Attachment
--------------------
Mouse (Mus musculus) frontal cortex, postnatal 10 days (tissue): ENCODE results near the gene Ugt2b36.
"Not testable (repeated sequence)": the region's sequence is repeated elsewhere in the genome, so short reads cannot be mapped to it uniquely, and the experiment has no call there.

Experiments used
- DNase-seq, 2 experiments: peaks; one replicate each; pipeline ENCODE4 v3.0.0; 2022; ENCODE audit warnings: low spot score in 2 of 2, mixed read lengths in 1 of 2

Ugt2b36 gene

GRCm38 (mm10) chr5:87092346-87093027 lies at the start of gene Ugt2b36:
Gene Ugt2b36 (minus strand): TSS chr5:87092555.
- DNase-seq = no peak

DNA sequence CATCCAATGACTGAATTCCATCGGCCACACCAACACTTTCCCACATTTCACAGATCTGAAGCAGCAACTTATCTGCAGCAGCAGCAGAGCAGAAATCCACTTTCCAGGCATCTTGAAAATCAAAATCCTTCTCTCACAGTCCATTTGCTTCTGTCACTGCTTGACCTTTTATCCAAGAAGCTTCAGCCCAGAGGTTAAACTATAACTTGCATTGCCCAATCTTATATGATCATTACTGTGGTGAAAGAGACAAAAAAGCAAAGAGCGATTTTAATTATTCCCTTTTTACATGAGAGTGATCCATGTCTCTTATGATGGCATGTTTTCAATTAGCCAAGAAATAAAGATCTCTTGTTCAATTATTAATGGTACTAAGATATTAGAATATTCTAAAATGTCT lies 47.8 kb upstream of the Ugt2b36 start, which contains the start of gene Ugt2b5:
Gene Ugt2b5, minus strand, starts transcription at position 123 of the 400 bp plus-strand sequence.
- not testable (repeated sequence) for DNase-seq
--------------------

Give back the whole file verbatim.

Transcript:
Mouse (Mus musculus) frontal cortex, postnatal 10 days (tissue): ENCODE results near the gene Ugt2b36.
"Not testable (repeated sequence)": the region's sequence is repeated elsewhere in the genome, so short reads cannot be mapped to it uniquely, and the experiment has no call there.

Experiments used
- DNase-seq, 2 experiments: peaks; one replicate each; pipeline ENCODE4 v3.0.0; 2022; ENCODE audit warnings: low spot score in 2 of 2, mixed read lengths in 1 of 2

Ugt2b36 gene

GRCm38 (mm10) chr5:87092346-87093027 lies at the start of gene Ugt2b36:
Gene Ugt2b36 (minus strand): TSS chr5:87092555.
- DNase-seq = no peak

DNA sequence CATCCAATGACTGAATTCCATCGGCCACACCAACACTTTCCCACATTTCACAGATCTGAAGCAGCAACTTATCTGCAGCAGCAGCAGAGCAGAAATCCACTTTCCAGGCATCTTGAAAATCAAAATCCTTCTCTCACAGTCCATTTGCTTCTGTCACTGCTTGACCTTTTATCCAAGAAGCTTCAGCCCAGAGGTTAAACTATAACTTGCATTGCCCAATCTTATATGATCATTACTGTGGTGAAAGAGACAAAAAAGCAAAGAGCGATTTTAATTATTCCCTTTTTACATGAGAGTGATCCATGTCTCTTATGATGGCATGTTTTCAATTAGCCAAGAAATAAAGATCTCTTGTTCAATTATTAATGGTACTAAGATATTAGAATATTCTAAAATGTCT lies 47.8 kb upstream of the Ugt2b36 start, which contains the start of gene Ugt2b5:
Gene Ugt2b5, minus strand, starts transcription at position 123 of the 400 bp plus-strand sequence.
- not testable (repeated sequence) for DNase-seq